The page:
3.1.5. Monese is successfully targeting the market for recent migrants 28
3.2. Germany 30
3.2.1. N26 is expanding its product range through third-party partnerships 30
3.3. France 33
3.3.1. Compte Nickel has won over underserved consumers with its low-cost account 33
3.4. The US 36
3.4.1. Bee focuses on providing low-cost banking services to lower-income consumers 36
4. RECOMMENDATIONS FOR NEW ENTRANTS 38
4.1. Employ a clear proposition 38
4.2. Target an underserved market 38
4.3. Allocate resources efficiently 38
4.4. Pay attention to profitability 39
5. APPENDIX 40
5.1. Abbreviations and acronyms 40
5.2. Bibliography 40
5.3. Further reading 43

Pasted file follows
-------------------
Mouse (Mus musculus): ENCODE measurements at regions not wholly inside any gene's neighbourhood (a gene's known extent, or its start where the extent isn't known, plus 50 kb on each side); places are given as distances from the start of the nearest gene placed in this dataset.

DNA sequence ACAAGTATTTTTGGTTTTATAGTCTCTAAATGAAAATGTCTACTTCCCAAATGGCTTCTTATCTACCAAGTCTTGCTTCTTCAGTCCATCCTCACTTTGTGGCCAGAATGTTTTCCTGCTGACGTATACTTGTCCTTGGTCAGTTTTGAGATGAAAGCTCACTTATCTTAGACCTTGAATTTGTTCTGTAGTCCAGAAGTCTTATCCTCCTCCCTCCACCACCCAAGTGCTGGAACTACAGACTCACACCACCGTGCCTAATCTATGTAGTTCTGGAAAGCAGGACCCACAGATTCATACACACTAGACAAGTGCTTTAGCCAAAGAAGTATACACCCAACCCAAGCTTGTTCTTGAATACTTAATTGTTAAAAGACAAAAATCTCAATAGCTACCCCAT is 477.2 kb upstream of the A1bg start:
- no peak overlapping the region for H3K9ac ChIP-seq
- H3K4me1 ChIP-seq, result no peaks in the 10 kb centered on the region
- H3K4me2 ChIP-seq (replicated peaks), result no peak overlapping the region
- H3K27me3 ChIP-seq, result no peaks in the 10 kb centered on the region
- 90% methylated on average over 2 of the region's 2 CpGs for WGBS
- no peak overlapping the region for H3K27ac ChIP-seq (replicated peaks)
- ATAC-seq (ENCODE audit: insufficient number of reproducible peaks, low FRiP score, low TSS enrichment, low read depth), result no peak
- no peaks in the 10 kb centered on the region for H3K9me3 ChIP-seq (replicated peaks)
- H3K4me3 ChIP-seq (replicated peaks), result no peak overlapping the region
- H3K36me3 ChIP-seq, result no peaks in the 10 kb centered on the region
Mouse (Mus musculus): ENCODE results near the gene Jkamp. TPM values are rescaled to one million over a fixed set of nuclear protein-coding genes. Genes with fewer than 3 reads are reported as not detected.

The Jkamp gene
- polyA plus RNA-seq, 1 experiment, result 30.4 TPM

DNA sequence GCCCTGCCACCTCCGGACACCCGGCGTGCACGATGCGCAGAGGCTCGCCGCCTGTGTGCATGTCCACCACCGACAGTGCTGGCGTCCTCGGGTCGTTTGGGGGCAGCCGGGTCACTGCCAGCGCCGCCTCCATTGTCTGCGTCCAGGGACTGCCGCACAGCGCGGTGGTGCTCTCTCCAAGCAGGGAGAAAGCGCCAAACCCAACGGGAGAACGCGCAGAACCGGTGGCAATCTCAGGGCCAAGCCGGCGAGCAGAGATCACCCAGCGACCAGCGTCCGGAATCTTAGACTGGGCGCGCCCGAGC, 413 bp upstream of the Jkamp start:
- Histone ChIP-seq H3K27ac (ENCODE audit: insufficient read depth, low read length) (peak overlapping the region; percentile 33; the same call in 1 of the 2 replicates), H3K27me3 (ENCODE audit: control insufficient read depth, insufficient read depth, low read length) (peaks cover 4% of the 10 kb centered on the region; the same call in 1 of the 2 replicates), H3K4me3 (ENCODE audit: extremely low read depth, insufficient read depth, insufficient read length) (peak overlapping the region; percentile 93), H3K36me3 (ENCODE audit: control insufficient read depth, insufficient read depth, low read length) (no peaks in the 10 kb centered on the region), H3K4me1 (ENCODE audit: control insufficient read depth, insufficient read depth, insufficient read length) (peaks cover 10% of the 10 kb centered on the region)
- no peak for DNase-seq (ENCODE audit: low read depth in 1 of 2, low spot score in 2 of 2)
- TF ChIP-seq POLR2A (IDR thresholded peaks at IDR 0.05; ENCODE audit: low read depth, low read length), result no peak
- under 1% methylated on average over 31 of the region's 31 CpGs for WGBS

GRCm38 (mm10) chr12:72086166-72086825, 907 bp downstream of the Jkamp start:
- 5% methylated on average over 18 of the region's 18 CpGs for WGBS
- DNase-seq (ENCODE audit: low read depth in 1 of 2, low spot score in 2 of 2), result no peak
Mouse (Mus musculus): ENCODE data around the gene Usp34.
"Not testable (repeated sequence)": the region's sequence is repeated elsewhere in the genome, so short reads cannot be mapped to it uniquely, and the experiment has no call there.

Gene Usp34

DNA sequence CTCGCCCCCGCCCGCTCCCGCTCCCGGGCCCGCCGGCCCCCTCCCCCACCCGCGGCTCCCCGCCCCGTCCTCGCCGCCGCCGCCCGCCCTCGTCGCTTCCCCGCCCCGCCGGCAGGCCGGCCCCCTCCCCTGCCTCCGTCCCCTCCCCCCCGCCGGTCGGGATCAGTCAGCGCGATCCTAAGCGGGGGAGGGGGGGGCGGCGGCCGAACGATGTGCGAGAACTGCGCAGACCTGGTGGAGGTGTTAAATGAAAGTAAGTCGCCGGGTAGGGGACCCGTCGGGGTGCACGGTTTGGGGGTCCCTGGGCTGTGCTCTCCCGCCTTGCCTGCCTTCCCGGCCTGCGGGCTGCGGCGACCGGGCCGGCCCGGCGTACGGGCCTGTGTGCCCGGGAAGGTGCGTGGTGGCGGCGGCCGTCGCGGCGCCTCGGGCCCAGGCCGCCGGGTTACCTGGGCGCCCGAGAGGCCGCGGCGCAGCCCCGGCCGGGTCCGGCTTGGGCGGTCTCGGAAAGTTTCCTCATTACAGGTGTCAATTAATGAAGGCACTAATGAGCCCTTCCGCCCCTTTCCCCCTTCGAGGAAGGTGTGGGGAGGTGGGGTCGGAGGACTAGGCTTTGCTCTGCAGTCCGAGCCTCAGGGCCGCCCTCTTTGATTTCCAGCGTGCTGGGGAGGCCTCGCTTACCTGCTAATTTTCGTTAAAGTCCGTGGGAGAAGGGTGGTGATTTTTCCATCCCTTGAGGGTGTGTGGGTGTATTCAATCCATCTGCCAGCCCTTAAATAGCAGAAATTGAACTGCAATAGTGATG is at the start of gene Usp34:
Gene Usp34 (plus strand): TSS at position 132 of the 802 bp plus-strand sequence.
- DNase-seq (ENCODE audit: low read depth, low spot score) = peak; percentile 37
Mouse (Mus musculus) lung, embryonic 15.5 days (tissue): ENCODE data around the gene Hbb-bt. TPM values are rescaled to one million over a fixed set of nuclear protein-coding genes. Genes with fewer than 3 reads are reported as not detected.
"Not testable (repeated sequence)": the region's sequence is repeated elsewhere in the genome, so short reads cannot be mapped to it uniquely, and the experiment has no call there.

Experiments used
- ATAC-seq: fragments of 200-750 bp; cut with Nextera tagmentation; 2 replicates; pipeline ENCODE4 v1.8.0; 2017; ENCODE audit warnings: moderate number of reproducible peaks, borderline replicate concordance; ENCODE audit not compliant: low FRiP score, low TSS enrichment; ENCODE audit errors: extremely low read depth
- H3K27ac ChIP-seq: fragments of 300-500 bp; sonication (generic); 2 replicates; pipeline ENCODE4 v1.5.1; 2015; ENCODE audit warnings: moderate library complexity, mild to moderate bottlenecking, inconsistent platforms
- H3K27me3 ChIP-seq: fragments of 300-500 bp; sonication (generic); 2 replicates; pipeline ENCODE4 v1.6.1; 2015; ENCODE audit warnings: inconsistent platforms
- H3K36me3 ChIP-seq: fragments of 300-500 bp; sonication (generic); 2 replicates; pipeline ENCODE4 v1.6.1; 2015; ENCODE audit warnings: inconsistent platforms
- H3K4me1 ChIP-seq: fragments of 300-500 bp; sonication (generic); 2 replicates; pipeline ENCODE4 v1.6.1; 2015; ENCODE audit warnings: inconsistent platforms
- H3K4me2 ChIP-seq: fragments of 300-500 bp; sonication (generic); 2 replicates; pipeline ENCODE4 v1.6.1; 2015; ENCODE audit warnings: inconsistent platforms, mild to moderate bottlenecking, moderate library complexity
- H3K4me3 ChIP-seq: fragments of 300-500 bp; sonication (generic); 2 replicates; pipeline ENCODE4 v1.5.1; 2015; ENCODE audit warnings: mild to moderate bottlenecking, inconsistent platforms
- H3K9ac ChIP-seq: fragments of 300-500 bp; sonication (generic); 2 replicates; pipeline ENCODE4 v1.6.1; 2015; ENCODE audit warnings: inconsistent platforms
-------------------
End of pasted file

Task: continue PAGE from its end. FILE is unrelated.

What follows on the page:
List of Figures
Figure 1: The number of UK consumers switching their current account is falling 9
Figure 2: Only 14% of global consumers are willing to use a digital-only bank for their main banking relationship 10
Figure 3: Consumers in developed markets will be the slowest to adopt fintech services 12
Figure 4: There have been virtually no new commercial banks in the US since 2010 15
Figure 5: Starling Bank’s app offers a flexible overdraft, card management features, and instant payment notifications 19
Figure 6: Monzo’s app offers real-time transaction updates, spending categorization, and card management features 21
Figure 7: Monzo updates its goals and progress to date in a publically accessible roadmap 22
Figure 8: Atom Bank’s app employs a quirky, bubble-type interface 24
Figure 9: Tandem’s app prompts users to take remedial action to improve their finances 27
Figure 10: The Monese account offers basic deposit-taking and payments capabilities 29
Figure 11: N26 recently branched out into personal loans 32